Imagine a piece of yummy chocolate with a smooth surface that shines in all the colors of the rainbow. It’s not make-believe. It’s called iridescent chocolate, or sometimes holographic chocolate, or rainbow chocolate — and you can make it yourself!
This recipe is perfect for parents and teachers, and it makes for a fun (and edible!) science experiment. It takes less than half an hour, and you don’t need any special chemicals to coat the chocolate. This is pure physics and the magic of science at work.
- Teach children about optics, light diffraction, and the nature of color.
- Teach children about crystalline structures in chemistry and how we use them in food.
- Rainbow chocolate is its own reward!
You Need a Color Diffraction Grating
To make your own holographic chocolate, the only special thing you will need is one of our diffraction grating sheets. We recommend this diffraction grating. Or, if you are purchasing for an entire school, we also sell our diffraction grating material by the roll.
Iridescent chocolate works by using the properties of light. Diffraction gratings have microscopic grooves on them that cause the different wavelengths of white light to crash into each other, creating interference patterns. This creates the rainbow effect. It’s the same phenomenon that gives CDs and DVDs their rainbow-colored light. (And, unlike a CD, holographic chocolate is safe to eat.)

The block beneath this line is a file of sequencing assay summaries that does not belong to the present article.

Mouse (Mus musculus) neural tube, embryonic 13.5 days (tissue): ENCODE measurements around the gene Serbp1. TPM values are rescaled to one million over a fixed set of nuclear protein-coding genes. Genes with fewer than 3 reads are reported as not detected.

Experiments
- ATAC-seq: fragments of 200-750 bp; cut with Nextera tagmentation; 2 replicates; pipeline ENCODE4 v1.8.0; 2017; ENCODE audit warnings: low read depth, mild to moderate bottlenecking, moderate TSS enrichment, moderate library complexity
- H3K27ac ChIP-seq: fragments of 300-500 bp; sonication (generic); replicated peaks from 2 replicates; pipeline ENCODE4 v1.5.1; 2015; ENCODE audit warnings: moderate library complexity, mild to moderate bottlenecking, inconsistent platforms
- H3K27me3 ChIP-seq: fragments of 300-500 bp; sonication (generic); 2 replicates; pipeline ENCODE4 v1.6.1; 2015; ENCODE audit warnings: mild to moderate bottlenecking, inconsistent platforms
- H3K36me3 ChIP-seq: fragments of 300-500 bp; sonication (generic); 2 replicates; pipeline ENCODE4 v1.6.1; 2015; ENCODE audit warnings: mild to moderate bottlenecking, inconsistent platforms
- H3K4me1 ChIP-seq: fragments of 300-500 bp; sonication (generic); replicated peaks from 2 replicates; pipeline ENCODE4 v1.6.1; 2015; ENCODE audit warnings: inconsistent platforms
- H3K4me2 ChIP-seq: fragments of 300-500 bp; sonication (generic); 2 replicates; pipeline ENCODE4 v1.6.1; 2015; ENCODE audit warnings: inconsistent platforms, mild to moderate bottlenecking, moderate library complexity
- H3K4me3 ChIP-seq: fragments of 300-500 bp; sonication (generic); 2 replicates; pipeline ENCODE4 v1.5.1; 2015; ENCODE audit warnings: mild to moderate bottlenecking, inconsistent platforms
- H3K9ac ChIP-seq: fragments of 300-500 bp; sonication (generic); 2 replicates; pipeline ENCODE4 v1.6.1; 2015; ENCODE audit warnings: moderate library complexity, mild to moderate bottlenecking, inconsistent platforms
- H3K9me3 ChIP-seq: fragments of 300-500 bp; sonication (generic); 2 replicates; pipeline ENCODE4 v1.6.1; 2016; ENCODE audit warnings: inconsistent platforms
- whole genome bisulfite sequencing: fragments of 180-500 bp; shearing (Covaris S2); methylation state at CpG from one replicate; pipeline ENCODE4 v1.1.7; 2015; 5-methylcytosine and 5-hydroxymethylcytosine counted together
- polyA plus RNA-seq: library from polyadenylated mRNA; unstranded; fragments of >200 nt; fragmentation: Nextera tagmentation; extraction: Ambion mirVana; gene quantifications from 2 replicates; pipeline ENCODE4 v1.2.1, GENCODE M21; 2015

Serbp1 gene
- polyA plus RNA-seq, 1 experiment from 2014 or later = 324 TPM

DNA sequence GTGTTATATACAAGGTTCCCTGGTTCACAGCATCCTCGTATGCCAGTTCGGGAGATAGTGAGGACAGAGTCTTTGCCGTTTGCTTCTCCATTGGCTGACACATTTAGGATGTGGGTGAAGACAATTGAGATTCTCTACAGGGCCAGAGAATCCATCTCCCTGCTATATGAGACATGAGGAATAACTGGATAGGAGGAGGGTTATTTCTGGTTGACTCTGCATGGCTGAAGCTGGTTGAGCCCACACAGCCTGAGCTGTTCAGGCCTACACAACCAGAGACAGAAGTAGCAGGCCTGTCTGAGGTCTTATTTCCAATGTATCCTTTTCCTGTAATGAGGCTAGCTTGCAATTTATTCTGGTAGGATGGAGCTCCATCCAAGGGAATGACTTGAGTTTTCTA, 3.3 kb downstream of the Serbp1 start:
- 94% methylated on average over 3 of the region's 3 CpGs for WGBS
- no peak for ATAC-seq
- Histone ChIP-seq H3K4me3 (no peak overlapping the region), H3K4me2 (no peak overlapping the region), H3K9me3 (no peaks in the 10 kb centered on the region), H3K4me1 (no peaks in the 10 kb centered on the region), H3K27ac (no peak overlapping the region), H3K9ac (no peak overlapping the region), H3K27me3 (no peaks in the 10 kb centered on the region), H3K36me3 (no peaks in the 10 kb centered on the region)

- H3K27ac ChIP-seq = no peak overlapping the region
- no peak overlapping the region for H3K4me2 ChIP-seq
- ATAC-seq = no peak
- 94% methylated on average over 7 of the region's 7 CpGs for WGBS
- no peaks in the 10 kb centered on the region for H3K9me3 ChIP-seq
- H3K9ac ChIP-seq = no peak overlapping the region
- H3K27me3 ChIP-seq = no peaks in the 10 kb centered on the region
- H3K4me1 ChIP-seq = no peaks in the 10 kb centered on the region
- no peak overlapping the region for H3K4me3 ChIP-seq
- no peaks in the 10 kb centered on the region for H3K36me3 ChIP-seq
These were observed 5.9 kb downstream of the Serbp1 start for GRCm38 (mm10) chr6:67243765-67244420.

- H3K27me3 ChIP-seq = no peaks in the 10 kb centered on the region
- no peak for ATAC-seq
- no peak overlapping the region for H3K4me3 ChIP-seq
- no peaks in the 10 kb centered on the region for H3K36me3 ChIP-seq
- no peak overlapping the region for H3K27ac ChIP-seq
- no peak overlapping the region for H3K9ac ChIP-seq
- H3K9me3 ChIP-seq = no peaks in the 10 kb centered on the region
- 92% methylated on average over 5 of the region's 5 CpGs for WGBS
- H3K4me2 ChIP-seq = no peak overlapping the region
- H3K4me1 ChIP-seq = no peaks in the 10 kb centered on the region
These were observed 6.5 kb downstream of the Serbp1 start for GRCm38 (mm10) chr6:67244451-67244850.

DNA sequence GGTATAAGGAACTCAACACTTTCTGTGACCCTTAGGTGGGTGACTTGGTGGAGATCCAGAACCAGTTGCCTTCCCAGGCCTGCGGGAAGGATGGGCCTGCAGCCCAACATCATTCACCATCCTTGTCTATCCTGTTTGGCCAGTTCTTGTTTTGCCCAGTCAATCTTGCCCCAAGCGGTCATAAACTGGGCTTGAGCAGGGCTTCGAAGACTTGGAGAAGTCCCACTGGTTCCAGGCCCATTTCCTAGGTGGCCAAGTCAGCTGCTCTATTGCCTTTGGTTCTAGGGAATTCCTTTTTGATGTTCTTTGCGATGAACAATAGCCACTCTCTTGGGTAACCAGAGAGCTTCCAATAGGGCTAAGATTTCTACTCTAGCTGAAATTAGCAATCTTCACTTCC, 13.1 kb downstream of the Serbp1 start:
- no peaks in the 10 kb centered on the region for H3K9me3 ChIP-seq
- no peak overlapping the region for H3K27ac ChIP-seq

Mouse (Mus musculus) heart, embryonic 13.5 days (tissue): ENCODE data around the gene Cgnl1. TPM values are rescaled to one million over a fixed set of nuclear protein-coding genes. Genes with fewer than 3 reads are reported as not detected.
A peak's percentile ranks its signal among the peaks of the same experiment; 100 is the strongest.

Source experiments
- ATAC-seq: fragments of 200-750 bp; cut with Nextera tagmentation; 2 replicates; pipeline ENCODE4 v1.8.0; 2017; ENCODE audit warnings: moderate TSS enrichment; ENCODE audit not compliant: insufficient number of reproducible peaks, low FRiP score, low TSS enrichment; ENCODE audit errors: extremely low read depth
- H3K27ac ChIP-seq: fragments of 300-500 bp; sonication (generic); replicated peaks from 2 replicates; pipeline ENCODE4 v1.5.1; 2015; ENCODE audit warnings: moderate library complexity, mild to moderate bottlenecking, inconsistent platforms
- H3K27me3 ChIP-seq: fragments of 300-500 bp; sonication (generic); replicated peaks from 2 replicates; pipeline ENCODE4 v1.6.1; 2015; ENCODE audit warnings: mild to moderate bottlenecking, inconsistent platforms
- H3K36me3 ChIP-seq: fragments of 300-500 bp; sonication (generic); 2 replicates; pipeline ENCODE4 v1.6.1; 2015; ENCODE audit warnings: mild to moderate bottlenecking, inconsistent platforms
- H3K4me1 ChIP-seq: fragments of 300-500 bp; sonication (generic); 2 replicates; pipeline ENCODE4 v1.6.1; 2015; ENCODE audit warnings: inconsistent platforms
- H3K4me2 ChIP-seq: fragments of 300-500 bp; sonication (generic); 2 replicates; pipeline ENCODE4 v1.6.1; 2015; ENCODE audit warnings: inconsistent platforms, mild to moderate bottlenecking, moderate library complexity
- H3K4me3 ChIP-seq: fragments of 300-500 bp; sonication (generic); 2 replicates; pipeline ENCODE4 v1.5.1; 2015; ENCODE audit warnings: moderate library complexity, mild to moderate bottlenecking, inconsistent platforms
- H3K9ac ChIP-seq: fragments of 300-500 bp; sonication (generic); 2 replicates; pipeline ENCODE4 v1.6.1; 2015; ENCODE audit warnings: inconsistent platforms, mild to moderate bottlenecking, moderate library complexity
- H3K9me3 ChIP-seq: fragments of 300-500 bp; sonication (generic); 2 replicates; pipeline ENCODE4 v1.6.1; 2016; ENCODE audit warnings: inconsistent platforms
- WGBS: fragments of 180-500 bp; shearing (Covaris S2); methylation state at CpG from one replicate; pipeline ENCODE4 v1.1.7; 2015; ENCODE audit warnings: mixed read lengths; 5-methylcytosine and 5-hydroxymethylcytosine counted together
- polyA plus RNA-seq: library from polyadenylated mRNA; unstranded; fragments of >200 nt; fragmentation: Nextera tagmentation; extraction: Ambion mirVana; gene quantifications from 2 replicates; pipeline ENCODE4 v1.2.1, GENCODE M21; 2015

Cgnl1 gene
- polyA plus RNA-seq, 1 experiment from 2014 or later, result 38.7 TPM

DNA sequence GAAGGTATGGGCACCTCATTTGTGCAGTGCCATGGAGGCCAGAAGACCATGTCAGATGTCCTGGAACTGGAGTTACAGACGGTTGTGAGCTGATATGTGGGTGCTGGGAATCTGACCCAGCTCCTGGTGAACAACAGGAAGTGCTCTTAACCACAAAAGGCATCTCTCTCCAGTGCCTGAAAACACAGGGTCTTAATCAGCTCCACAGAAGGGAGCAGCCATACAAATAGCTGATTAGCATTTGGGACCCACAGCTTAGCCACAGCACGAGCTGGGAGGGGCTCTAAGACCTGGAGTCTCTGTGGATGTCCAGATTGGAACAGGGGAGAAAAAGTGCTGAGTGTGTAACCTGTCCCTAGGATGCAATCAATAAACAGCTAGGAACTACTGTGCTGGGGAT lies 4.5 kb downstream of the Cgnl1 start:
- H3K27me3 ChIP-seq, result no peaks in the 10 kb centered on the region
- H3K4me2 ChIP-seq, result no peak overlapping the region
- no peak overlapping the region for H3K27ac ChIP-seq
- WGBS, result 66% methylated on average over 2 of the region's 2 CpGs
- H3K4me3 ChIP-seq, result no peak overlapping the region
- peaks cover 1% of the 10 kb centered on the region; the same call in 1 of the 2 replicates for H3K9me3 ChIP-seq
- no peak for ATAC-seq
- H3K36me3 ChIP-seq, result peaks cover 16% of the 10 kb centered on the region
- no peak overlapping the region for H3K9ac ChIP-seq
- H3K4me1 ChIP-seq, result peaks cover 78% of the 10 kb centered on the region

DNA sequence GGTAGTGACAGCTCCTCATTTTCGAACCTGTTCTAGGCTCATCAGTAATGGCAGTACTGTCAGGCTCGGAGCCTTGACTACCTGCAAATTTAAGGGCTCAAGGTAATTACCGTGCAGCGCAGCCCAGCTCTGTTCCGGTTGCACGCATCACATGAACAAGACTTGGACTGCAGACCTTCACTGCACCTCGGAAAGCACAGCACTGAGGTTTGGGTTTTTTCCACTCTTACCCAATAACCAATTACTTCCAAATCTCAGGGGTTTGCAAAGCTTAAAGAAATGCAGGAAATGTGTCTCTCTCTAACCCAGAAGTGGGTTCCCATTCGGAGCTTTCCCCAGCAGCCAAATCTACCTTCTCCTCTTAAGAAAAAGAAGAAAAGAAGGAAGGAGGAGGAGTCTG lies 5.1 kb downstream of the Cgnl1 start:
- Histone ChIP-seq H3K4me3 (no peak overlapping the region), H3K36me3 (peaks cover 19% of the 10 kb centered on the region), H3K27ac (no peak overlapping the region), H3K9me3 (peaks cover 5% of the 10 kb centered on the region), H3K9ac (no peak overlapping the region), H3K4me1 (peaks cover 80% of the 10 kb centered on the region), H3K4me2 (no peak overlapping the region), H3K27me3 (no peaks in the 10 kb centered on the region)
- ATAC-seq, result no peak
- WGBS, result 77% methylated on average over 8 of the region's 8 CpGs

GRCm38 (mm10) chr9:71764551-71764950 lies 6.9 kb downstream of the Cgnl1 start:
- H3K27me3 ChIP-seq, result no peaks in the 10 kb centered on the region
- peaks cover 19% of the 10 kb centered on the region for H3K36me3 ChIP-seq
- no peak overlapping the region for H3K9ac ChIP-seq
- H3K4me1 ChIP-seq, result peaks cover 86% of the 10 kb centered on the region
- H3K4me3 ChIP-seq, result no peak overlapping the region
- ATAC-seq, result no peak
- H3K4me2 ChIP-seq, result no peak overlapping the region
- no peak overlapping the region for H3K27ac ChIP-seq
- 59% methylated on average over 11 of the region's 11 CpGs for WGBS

Use Tempered Chocolate
You will need to use tempered chocolate for this technique to work. Any plain chocolate bar from the store will do, or you can temper your own.
What is “Tempered” Chocolate?
Chocolate can have different microscopic forms, and the fine crystalline structure of tempered chocolate is necessary for creating the rainbow effect in holographic chocolate.
Tempered chocolate has a great snap that consumers love, so most commercial chocolate is tempered. Just make sure it doesn’t melt and resolidify before you use it, as this will ruin the tempering.
Is a Diffraction Grating Safe to Use on Food?
Yes! The material is non-toxic, and none of it gets into the food. (Don’t put it in the oven, though. It’s not like parchment paper.)
Before making your iridescent chocolate, wash your diffraction grating with soap and water first in order to remove any impurities. Don’t scrub the grating with a sponge or pad. When it’s clean, allow it to air dry rather than using a towel.
Our Favorite Rainbow Chocolate Recipe
Our favorite recipe for holographic chocolate is the one from Popular Science, which has been making science cool for over 150 years.
Their recipe uses a Rainbow Symphony diffraction grating, just like the one we recommended above, so we are very flattered! Making fun educational aids for the study of light and color is one of the original reasons we founded Rainbow Symphony, and it always makes us happy to see our science tools being used in projects like this.
See More Fun Projects on Our Blog
Holographic chocolate is delicious, but it only lasts until you eat it. For some non-edible alternatives that create rainbows for years on end, check out our suncatchers and rainbow decals.
For more projects, educational inspirations, and information about upcoming solar eclipses that you will want to use our popular ISO- and CE-certificatied solar eclipse glasses to safely view, check out our blog.